They say stay close to your friends and closer to your enemies. But the irony is we often fail to recognize who is who for us. Blame it on the complexly intertwined concepts of loyalty and betrayal in the present world.
Here’s a quick thought. There was Mumbai, the then Bombay, with rich oil reserves and a favorable coastal line to augment business interests. There was Delhi. Centrally placed, easily accessible from across India, a highly sought after nodal point to mediate internal and external diplomatic traffic. However, the British chose geographically relatively isolated Calcutta to establish The East India Company and start off their political, economic and cultural invasion of the Indian Empire spanning over four million square kilometers. Calcutta is still the true Victorian city. It bore the brunt of British looting and gradually withered in later years of British imperialism. Ever wondered why the British had their initial yet strongest foothold in Calcutta of all Indian cities? All because one person put a price tag on loyalty, traded his selfish interests with the freedom of Mother India.
In 1756, when King George II commanded Major-General Robert Clive to spot the ideal fertile land for establishing a trading company with ulterior motives, the shrewd British informants found an apt candidate to crack an entry. Mir Jafar. The disloyal Army Chief of Siraj Ud Daulah, the then Nawab of Bengal. On offering the prospect of being the next Nawab of Bengal, Mir Jafar kept aback the entire left wing of Bengal Army comprising 15000 infantry, 35000 cavalry and 59 field pieces idle. The figuratively handicapped army, without any lateral protection or a commander succumbed to a trivial British force of just 2100 infantry and 6 field pieces. Standing shoulder to shoulder with the Nawab, who was oblivious to the treachery brewing around him, Jafar devised and designed the whole military operation of Bengal Army in the Battle of Plassey in 1757. He thus ensured the surety of British victory in the battle, killing hundreds of Indian Army men. Needless to say, this paved way to the very first establishment of East India Company in Calcutta and the rest of British domination is history.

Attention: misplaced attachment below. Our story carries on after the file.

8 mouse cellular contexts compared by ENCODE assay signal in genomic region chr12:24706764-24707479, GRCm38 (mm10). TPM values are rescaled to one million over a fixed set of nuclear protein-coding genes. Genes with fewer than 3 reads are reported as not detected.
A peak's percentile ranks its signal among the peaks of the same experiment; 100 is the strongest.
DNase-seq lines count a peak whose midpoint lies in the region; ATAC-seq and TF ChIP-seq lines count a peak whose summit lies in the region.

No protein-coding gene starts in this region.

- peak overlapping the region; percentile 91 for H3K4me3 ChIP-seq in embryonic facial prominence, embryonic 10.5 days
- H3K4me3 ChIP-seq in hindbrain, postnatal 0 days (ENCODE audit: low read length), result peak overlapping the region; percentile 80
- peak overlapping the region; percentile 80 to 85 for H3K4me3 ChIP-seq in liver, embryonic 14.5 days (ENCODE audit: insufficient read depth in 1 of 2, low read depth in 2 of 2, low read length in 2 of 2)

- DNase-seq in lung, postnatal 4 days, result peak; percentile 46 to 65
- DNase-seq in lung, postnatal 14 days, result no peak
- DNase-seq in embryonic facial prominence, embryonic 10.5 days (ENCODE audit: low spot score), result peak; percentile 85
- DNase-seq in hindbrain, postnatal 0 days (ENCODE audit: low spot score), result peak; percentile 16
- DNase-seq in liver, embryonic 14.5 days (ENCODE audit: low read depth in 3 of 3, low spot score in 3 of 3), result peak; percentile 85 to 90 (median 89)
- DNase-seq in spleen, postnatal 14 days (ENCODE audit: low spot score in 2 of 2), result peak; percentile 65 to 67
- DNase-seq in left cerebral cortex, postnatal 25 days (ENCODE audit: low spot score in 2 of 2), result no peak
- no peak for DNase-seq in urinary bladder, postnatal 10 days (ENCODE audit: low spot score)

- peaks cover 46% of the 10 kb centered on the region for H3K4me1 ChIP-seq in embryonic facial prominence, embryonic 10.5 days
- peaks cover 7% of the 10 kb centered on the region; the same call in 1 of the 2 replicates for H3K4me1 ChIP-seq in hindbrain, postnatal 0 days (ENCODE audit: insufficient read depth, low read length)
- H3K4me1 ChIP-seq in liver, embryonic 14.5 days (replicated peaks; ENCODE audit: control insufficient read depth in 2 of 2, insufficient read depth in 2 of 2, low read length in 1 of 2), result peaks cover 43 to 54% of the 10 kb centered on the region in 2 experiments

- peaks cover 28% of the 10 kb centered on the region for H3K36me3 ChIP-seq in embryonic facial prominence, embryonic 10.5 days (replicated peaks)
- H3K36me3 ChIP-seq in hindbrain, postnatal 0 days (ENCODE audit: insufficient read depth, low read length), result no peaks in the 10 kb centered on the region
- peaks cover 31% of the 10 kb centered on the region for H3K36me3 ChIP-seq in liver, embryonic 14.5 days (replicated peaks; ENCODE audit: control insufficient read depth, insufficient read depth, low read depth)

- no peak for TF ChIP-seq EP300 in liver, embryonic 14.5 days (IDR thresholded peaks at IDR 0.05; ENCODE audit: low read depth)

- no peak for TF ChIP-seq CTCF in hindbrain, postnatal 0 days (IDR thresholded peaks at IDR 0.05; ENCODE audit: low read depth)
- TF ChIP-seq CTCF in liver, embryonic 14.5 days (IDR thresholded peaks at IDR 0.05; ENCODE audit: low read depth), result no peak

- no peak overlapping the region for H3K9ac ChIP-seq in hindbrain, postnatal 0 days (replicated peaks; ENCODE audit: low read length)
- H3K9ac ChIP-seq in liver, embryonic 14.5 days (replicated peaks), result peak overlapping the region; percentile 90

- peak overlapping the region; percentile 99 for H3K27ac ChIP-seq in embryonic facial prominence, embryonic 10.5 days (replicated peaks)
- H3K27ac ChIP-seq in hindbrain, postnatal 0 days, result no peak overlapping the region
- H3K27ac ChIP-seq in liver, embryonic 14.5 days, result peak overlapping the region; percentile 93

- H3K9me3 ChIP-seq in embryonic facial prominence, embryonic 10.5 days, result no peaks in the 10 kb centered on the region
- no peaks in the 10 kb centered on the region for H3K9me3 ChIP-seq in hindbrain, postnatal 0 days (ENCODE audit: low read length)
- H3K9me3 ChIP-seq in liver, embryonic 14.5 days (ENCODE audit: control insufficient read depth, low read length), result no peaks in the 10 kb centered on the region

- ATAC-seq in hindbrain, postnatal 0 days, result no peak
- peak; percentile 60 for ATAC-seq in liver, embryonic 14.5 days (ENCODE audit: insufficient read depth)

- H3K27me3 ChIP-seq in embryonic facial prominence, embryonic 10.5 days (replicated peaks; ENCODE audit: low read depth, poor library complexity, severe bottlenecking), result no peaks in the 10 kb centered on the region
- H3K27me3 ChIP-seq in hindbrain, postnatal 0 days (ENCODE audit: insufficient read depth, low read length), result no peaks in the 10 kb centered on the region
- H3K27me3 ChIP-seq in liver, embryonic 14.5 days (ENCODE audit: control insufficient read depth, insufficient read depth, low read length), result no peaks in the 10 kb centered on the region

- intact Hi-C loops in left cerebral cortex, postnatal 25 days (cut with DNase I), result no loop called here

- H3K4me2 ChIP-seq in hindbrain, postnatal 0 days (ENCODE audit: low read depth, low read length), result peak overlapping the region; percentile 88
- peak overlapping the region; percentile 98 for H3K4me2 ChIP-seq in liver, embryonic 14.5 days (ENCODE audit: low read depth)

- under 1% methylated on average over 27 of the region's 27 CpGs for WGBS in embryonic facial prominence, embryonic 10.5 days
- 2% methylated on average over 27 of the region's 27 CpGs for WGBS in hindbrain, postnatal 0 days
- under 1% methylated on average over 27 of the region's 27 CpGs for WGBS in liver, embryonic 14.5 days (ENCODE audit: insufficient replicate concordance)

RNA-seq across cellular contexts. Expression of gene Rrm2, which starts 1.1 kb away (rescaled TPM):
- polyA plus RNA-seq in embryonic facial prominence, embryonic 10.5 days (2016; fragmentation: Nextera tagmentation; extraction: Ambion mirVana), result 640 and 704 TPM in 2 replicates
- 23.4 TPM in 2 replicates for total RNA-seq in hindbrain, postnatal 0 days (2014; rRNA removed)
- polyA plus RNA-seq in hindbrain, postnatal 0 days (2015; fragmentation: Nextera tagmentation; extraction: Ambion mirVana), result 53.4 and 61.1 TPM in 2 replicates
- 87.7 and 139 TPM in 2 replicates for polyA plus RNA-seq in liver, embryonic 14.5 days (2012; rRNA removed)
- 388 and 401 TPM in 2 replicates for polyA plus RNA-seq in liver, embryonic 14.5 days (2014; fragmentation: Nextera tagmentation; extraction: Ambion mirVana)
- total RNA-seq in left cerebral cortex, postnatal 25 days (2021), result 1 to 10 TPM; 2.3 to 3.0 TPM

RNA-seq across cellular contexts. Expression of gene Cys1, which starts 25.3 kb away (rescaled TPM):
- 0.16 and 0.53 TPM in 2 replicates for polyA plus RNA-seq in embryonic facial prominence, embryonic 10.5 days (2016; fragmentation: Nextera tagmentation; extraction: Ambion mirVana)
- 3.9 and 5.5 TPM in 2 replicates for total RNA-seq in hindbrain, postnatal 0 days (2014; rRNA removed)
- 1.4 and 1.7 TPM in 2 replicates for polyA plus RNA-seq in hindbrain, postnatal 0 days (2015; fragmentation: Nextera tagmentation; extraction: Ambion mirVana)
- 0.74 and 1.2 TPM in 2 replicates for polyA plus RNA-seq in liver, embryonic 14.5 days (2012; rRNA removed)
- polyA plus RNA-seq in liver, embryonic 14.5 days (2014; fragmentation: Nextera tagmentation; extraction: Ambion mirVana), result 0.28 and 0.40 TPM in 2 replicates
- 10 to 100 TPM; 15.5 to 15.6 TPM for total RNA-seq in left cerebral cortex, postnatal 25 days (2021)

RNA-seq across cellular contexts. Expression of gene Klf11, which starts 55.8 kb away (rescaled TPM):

Life often puts us in this difficult situation when we have to choose between gains and loyalty. But, in sooth, such a situation becomes a difficulty only because we consider loyalty to be one of many choices. It is never a choice. Loyalty is a necessity, it should rather be the central axis of our virtues. Betrayal may, sometimes, be the easier route to momentary gains. But staying true to our words, deeds, peers and leaders can definitely give us lasting results. Moreover, momentary gains only make us obliged to unworthy forces. We grew up hearing stories of Casabianca and Japanese Samurais; of Hanuman and Karna. It is of no doubt that the indispensable virtue of loyalty is deep rooted within us. It is just a matter of discovering it within us and hold on to it tight, irrespective of any persuasions and hurdles. Believe in ourselves, stand by virtuous principles, and be loyal to causes of nobility. The one single thing that cannot be compromised in our voyages in Science. Rewards will certainly come searching for us.